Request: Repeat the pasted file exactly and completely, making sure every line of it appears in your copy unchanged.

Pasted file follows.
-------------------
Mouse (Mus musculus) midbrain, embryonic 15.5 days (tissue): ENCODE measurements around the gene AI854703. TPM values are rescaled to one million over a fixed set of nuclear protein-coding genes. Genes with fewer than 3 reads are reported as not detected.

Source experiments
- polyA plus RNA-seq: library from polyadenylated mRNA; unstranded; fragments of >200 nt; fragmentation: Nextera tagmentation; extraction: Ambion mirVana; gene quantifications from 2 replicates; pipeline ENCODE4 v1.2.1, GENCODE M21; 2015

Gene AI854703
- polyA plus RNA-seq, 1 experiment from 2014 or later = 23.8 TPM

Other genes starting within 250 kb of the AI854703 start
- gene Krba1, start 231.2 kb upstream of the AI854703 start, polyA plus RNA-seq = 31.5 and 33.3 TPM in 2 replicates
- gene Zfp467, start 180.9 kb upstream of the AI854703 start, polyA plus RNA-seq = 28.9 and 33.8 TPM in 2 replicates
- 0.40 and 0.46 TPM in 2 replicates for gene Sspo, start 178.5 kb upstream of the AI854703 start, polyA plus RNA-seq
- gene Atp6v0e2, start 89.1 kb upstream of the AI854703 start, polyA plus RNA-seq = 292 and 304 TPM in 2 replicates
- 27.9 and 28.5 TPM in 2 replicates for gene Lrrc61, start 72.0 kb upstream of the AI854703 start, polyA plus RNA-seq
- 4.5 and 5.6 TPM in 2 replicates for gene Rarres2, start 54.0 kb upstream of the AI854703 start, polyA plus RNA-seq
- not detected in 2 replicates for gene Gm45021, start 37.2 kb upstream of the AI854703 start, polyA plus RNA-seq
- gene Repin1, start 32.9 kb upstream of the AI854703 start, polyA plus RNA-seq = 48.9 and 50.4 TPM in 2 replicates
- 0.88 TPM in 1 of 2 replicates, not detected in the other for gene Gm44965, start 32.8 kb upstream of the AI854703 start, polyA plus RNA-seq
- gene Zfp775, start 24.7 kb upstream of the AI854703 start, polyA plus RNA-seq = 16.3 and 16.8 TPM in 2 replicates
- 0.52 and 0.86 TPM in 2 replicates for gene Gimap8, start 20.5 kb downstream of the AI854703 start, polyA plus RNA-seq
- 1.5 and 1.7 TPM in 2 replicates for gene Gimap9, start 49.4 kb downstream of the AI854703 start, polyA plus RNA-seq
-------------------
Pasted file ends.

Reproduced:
Mouse (Mus musculus) midbrain, embryonic 15.5 days (tissue): ENCODE measurements around the gene AI854703. TPM values are rescaled to one million over a fixed set of nuclear protein-coding genes. Genes with fewer than 3 reads are reported as not detected.

Source experiments
- polyA plus RNA-seq: library from polyadenylated mRNA; unstranded; fragments of >200 nt; fragmentation: Nextera tagmentation; extraction: Ambion mirVana; gene quantifications from 2 replicates; pipeline ENCODE4 v1.2.1, GENCODE M21; 2015

Gene AI854703
- polyA plus RNA-seq, 1 experiment from 2014 or later = 23.8 TPM

Other genes starting within 250 kb of the AI854703 start
- gene Krba1, start 231.2 kb upstream of the AI854703 start, polyA plus RNA-seq = 31.5 and 33.3 TPM in 2 replicates
- gene Zfp467, start 180.9 kb upstream of the AI854703 start, polyA plus RNA-seq = 28.9 and 33.8 TPM in 2 replicates
- 0.40 and 0.46 TPM in 2 replicates for gene Sspo, start 178.5 kb upstream of the AI854703 start, polyA plus RNA-seq
- gene Atp6v0e2, start 89.1 kb upstream of the AI854703 start, polyA plus RNA-seq = 292 and 304 TPM in 2 replicates
- 27.9 and 28.5 TPM in 2 replicates for gene Lrrc61, start 72.0 kb upstream of the AI854703 start, polyA plus RNA-seq
- 4.5 and 5.6 TPM in 2 replicates for gene Rarres2, start 54.0 kb upstream of the AI854703 start, polyA plus RNA-seq
- not detected in 2 replicates for gene Gm45021, start 37.2 kb upstream of the AI854703 start, polyA plus RNA-seq
- gene Repin1, start 32.9 kb upstream of the AI854703 start, polyA plus RNA-seq = 48.9 and 50.4 TPM in 2 replicates
- 0.88 TPM in 1 of 2 replicates, not detected in the other for gene Gm44965, start 32.8 kb upstream of the AI854703 start, polyA plus RNA-seq
- gene Zfp775, start 24.7 kb upstream of the AI854703 start, polyA plus RNA-seq = 16.3 and 16.8 TPM in 2 replicates
- 0.52 and 0.86 TPM in 2 replicates for gene Gimap8, start 20.5 kb downstream of the AI854703 start, polyA plus RNA-seq
- 1.5 and 1.7 TPM in 2 replicates for gene Gimap9, start 49.4 kb downstream of the AI854703 start, polyA plus RNA-seq